|Bible Research > Ancient Versions > Latin > Old Latin|
1. The Motive of Translation
2. Multiplicity of Latin Translations in the 4th Century
3. The Latin Bible before Jerome
4. First Used in North Africa
5. Cyprian's Bible
6. Tertullian's Bible
7. Possible Eastern Origin of Old Latin
8. Classification of Old Latin Manuscripts
9. Individual Characteristics
10. Value of Old Latin for Textual Criticism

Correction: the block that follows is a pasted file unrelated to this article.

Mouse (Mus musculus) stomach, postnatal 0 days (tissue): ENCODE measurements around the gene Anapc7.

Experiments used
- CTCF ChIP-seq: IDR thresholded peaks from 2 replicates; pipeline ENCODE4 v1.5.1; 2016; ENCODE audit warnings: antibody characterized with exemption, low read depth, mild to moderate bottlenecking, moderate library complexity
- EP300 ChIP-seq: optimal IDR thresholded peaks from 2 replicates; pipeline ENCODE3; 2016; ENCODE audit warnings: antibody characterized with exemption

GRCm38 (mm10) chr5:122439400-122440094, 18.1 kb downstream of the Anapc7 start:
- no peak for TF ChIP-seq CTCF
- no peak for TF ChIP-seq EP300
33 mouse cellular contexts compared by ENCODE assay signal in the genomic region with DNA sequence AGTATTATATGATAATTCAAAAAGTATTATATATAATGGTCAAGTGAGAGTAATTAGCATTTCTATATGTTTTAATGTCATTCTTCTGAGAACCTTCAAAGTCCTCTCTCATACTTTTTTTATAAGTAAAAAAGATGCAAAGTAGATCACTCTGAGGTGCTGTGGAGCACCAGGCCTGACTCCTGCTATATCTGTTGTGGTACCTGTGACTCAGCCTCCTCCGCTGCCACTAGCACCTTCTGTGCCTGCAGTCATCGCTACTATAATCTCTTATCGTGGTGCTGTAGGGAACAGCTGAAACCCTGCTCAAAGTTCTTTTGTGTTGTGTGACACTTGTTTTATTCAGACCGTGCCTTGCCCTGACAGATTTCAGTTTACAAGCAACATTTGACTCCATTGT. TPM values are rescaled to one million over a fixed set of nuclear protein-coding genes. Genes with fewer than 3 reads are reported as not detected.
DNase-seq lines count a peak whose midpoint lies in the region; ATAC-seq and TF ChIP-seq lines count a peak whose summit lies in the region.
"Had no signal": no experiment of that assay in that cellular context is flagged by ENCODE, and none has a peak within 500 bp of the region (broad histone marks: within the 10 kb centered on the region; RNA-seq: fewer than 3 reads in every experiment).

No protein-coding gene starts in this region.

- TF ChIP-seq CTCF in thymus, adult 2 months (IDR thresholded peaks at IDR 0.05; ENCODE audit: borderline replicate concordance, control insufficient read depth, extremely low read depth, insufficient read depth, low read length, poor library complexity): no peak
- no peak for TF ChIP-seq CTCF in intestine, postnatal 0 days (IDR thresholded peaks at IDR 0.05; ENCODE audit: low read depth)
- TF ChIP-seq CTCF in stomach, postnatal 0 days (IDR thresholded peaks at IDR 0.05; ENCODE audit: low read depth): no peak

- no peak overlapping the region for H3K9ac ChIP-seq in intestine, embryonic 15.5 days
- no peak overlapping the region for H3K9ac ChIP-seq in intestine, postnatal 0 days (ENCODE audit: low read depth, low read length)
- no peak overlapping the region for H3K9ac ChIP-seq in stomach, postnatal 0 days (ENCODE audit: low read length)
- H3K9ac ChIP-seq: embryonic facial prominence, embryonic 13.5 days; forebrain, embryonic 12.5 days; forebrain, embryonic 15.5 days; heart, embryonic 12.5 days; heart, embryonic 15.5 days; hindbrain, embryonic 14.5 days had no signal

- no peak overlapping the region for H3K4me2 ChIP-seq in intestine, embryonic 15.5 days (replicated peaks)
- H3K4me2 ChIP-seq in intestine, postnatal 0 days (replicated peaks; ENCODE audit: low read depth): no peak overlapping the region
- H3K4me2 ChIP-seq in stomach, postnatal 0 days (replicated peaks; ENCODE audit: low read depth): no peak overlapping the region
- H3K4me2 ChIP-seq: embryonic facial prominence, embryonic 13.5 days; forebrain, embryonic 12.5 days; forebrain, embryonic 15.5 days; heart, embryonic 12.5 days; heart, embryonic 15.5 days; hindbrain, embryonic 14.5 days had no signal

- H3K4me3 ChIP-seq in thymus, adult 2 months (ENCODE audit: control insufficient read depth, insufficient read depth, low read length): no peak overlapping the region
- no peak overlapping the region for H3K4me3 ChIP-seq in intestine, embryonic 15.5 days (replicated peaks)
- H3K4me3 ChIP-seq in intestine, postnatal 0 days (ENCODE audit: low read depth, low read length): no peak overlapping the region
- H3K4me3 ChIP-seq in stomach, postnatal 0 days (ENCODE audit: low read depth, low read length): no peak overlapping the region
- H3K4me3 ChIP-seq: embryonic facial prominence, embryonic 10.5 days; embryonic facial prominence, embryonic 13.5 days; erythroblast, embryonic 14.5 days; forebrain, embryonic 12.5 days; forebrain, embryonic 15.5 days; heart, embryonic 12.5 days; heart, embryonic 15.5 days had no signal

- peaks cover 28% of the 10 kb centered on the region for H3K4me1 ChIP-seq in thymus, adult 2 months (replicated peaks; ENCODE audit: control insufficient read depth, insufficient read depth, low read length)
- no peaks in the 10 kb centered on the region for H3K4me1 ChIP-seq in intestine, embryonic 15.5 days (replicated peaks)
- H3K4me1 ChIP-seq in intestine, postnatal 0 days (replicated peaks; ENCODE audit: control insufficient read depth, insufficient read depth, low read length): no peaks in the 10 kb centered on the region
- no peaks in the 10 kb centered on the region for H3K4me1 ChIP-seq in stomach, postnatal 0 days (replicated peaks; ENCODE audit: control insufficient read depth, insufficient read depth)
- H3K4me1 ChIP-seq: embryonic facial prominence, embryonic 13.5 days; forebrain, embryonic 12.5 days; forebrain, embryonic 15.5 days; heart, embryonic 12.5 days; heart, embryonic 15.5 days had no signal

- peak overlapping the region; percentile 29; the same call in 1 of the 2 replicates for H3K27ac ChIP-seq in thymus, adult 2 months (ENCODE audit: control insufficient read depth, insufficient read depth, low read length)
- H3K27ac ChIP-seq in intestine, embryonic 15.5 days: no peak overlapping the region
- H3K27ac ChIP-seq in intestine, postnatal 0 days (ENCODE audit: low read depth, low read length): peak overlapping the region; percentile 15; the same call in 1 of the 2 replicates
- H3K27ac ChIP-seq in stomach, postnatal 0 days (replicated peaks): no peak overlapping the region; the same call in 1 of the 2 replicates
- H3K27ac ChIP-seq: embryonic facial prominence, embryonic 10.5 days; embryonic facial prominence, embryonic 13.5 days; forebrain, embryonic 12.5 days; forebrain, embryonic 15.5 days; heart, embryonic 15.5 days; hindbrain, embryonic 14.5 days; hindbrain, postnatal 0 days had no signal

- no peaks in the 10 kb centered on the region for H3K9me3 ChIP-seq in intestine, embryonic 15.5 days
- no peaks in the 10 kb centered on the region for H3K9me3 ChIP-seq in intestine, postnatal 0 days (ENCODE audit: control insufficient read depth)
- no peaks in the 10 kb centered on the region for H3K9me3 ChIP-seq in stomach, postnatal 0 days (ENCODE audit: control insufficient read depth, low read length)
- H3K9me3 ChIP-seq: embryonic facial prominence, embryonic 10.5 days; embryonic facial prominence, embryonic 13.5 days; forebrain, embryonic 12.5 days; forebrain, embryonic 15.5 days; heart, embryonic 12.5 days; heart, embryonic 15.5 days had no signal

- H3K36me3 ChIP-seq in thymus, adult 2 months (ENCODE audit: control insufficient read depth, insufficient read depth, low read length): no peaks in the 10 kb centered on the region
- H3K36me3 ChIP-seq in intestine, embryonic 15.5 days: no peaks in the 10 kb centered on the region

The claim of Christianity to be the one true religion has carried with it from the beginning the obligation to make its Holy Scriptures, containing the Divine message of salvation and life eternal, known to all mankind. Accordingly, wherever the first Christian evangelists carried the gospel beyond the limits of the Greek-speaking world, one of the first requirements of their work was to give the newly evangelized peoples the record of God's revelation of Himself in their mother tongue. It was through the Septuagint translation of the Old Testament that the great truths of revelation first became known to the Greek and Roman world. It is generally agreed that, as Christianity spread, the Syriac and the Latin versions were the first to be produced; and translations of the Gospels, and of other books of the Old and New Testament in Greek, were in all probability to be found in these languages before the close of the 2nd century.